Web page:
Choice of court agreement and enforcement: Brexit as a pitfall

There was great joy and relief when, fittingly for Christmas, it was announced that there was an agreement between the EU and the UK on trade and economic relations for the post-Brexit period.

However, a closer analysis of the agreement shows that it does not eliminate all the problems caused by Brexit and already highlighted in our various seminars on this topic. Two aspects that are very important for practice remain problematic:

1. How will court judgments be recognised and enforced in the future?
2. What has to be taken into account when agreeing on the place of jurisdiction?

  • Until 31.12.2020:
    In the pre-Brexit period, the so-called Recast Brussels Regulation also applied to the UK, and laid down clear and uniform rules on jurisdiction, choice of court agreements and the simple recognition and enforcement of both foreign judgments in the UK and UK judgments in the rest of the EU. This Regulation has lapsed in relation to the UK because of Brexit. Court proceedings already initiated under the Recast Brussels Regulation remain unaffected by Brexit.So, what regulations currently apply and what should be taken into account?
  • From 01.01.2021:
    Fortunately, the UK is a party to the 2005 Hague Convention on Choice of Court Agreements, which, contrary to its title, not only deals with issues relating to the validity of a choice of court agreement, but also contains basic rules on the recognition and enforcement of judgments given pursuant to such a choice of court agreement. However, it does not apply to several areas of law, such as insolvency law, the carriage of passengers and goods, marine pollution, limitation of liability for maritime claims, general average and emergency towing and salvage, certain intellectual property and copyright issues.However, if we are dealing with a situation where the parties have not concluded a (valid) choice of court agreement within the meaning of the Hague Convention, or if a matter excluded from the scope of that Convention is involved, the question arises as to how to proceed. A court will then examine the effectiveness of a choice of court agreement according to its national law. For recognition and enforcement, the “Convention between the Federal Republic of Germany and the United Kingdom of Great Britain and Northern Ireland on the Mutual Recognition and Enforcement of Judgments in Civil and Commercial Matters” of 14 July 1960 is likely to apply. However, the rules established here are less recognition and enforcement friendly than they were under the Recast Brussels Regulation.Should this convention not apply either, recognition of British judgments would have to be obtained via sect. 328 of the German Code of Civil Procedure (ZPO); a path that experience has shown to be difficult and lengthy.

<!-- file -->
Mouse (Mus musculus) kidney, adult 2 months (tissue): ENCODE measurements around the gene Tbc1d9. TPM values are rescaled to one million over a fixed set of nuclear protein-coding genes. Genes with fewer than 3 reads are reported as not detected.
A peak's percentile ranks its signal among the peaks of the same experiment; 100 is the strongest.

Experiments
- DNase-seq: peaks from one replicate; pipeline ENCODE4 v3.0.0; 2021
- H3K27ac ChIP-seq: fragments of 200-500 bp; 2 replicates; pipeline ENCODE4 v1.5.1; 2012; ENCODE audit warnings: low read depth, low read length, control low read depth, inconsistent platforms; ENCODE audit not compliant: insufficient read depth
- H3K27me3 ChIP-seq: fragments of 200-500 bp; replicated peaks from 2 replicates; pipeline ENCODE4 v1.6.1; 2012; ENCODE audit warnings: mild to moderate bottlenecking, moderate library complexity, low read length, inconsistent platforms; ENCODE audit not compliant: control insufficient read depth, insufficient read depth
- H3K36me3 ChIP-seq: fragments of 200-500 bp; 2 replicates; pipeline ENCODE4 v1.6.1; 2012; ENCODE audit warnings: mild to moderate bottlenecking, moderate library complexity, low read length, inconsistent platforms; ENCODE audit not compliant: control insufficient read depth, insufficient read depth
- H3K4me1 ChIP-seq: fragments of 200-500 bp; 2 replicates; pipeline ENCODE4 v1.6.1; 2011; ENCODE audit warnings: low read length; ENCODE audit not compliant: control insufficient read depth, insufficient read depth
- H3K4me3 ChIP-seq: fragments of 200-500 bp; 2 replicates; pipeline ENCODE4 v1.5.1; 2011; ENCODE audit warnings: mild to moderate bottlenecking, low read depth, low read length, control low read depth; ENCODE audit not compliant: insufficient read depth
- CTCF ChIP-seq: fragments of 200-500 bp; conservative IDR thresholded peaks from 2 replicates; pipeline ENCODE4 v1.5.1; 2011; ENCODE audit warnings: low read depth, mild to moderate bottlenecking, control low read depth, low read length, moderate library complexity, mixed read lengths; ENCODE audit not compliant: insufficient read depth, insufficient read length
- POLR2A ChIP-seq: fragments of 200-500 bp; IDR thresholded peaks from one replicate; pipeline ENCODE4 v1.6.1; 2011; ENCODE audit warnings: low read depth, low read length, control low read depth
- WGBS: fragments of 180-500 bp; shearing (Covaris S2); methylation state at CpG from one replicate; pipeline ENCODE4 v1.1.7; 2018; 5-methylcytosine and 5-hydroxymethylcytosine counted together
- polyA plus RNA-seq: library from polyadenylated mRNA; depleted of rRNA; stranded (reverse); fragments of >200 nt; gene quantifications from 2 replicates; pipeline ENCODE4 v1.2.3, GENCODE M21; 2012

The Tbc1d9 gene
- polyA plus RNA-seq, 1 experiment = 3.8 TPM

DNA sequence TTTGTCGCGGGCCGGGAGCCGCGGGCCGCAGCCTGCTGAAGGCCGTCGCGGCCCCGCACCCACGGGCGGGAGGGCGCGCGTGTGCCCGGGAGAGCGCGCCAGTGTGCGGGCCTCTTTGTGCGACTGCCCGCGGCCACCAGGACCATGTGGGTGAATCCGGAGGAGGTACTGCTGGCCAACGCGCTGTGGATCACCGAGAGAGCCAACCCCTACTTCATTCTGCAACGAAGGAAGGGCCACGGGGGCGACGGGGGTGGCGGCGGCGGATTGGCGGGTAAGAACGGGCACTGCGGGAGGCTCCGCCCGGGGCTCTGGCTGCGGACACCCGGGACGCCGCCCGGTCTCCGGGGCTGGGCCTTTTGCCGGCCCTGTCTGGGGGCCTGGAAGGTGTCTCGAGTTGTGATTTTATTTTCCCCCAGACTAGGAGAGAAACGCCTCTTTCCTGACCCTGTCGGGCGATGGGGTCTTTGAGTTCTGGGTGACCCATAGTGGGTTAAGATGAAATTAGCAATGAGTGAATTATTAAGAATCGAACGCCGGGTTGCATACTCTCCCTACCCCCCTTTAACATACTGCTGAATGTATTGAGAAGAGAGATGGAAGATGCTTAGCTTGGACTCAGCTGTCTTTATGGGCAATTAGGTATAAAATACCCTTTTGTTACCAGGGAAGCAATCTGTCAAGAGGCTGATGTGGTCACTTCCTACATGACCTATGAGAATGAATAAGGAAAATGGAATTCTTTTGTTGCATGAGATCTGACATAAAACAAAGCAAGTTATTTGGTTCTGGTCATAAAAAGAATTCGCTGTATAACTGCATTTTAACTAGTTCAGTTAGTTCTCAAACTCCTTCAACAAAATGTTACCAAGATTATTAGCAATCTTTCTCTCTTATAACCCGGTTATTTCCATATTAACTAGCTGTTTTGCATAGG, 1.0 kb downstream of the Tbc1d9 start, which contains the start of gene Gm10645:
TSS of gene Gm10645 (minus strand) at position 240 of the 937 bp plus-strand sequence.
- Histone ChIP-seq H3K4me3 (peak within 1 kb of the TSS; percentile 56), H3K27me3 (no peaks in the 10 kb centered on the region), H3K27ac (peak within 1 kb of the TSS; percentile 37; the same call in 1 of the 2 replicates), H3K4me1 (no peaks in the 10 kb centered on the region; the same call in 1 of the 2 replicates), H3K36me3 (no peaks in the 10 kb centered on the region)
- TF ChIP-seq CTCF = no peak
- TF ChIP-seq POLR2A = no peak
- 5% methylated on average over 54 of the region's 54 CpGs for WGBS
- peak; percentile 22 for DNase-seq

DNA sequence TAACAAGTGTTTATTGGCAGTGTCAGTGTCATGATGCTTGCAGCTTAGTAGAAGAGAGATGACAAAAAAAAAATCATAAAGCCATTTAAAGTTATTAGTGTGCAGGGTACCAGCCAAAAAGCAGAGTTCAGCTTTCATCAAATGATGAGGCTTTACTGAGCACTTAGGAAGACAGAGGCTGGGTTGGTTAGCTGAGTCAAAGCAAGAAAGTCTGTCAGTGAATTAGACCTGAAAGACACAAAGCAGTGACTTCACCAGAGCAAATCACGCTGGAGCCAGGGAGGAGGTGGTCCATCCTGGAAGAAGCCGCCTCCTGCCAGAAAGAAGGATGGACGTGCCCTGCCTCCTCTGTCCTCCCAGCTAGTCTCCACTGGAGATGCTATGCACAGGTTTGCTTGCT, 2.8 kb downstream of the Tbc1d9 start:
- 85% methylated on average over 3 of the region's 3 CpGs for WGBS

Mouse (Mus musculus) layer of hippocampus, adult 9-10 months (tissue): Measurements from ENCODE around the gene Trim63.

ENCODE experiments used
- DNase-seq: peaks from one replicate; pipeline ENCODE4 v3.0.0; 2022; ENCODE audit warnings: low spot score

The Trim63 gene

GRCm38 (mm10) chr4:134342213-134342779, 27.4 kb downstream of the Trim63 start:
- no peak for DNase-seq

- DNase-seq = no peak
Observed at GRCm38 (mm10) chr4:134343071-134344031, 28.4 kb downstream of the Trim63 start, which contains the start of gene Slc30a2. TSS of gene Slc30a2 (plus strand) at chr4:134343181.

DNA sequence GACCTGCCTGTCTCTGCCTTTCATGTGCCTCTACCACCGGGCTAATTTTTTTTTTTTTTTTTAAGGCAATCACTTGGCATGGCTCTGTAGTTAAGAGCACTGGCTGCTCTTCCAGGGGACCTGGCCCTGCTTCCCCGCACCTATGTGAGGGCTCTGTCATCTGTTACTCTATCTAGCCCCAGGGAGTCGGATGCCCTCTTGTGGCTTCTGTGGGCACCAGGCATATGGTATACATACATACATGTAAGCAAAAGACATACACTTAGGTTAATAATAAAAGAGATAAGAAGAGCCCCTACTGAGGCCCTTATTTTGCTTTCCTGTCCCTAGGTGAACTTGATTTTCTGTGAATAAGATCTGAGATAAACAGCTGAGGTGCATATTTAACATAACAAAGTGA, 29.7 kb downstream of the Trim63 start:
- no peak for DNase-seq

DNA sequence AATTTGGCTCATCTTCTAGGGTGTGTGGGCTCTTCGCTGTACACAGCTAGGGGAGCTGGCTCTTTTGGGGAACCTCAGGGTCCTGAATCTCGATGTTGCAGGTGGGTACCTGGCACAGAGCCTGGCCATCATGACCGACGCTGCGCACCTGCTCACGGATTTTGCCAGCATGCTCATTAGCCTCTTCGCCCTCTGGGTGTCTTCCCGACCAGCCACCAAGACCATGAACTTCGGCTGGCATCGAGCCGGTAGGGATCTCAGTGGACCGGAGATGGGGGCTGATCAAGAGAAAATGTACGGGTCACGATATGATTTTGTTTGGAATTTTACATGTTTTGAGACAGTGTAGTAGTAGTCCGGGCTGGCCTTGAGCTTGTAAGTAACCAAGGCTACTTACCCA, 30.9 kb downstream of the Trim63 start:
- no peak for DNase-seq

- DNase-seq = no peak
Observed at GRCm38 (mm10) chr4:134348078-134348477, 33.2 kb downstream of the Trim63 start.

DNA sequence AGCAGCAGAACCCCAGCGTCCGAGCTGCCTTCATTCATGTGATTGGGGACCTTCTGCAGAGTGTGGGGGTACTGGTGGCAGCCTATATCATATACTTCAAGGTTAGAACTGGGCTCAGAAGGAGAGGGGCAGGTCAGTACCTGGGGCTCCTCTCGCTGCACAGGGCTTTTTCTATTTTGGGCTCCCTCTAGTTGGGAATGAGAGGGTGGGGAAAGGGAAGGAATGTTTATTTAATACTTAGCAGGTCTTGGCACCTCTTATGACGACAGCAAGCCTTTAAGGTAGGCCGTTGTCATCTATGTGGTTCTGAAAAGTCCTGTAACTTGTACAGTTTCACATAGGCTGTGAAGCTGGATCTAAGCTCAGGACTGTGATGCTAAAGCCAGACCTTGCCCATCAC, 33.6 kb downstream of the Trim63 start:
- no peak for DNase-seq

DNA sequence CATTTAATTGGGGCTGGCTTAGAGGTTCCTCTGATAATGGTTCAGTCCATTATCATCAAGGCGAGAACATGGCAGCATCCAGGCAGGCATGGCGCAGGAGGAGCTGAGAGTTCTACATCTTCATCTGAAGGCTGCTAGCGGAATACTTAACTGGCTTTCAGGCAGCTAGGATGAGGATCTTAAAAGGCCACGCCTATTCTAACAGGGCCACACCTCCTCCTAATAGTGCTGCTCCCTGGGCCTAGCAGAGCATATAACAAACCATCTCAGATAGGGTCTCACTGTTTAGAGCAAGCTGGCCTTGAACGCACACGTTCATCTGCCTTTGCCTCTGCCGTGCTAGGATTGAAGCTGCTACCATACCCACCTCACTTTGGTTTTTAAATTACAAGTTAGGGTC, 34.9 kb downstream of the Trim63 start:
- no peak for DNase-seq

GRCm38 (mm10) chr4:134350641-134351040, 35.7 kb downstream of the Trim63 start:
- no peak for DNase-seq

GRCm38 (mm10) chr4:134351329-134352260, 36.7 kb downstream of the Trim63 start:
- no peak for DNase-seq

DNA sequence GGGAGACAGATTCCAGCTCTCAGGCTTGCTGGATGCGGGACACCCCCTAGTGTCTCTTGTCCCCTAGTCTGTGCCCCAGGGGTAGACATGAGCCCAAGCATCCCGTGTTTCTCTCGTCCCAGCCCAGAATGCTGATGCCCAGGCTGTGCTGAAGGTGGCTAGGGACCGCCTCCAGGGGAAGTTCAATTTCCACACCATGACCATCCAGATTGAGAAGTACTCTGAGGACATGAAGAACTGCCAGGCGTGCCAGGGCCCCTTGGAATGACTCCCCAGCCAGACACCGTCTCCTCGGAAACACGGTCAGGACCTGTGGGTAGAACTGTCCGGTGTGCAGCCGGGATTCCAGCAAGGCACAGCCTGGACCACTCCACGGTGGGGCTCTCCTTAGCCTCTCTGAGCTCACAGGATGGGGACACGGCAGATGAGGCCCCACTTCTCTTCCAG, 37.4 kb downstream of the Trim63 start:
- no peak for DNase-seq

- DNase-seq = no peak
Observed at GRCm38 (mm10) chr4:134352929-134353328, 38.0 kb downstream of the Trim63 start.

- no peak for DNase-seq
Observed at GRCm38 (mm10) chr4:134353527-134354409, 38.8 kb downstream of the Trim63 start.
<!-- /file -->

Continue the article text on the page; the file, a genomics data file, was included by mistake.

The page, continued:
For questions of jurisdiction, recognition and enforcement, the courts will apply the procedural law in force when the application is made. Therefore, in this respect, it is irrelevant when the contract in question was concluded, so that contracts already existing before Brexit are also affected if a legal dispute develops from them now.

    The situation can be applied in a mirror image to the recognition and enforcement of German or other European court judgments in the United Kingdom. Here too, unless bilateral or multilateral agreements or conventions apply, the national rules of the United Kingdom apply. This may mean that a judgment of a court of a European state is easier or more difficult to enforce in the United Kingdom than a judgment of another European state. Overall, therefore, relations with companies in the UK lose legal certainty.

  • Is there hope for improvement?
    There is, however, a silver lining in the form of the UK’s aspiration to accede to the Lugano Convention. The Lugano Convention is largely similar to the rules of the Recast Brussels Regulation. However, the UK’s application for accession is dependent on the agreement of the other Convention members and so far, at any rate, little has been done on the part of the EU to allow the UK to enjoy membership of this Convention. Thus, for the foreseeable future, it cannot be assumed that the rules on jurisdiction, recognition and enforcement under the Lugano Convention will apply in relation to the UK.
  • Recommendation for action in practice
    As a recommendation for action, the agreement of an explicit jurisdiction of state courts is desirable so that the advantages of the 2005 Hague Convention can be relied upon. However, in order to ensure that all areas of law are covered, i.e. also those excluded from the Hague Convention, the agreement of an arbitration clause in the contract is a sensible alternative. The enforcement of the arbitral award is covered by the so-called New York Convention of 1958, which is outside EU law and has 157 contracting states. It is irrelevant whether the parties use the relatively expensive arbitration in the UK or German arbitration for example under the rules of the GMAA (Germany Maritime Arbitration Association) or the DIS (Deutsche Institution für Schiedsgerichtsbarkeit). From a continental European perspective, the latter have the advantage of a relatively economical procedure (e.g. no elaborate disclosure procedure to find out the facts of a case) and are usually significantly less expensive.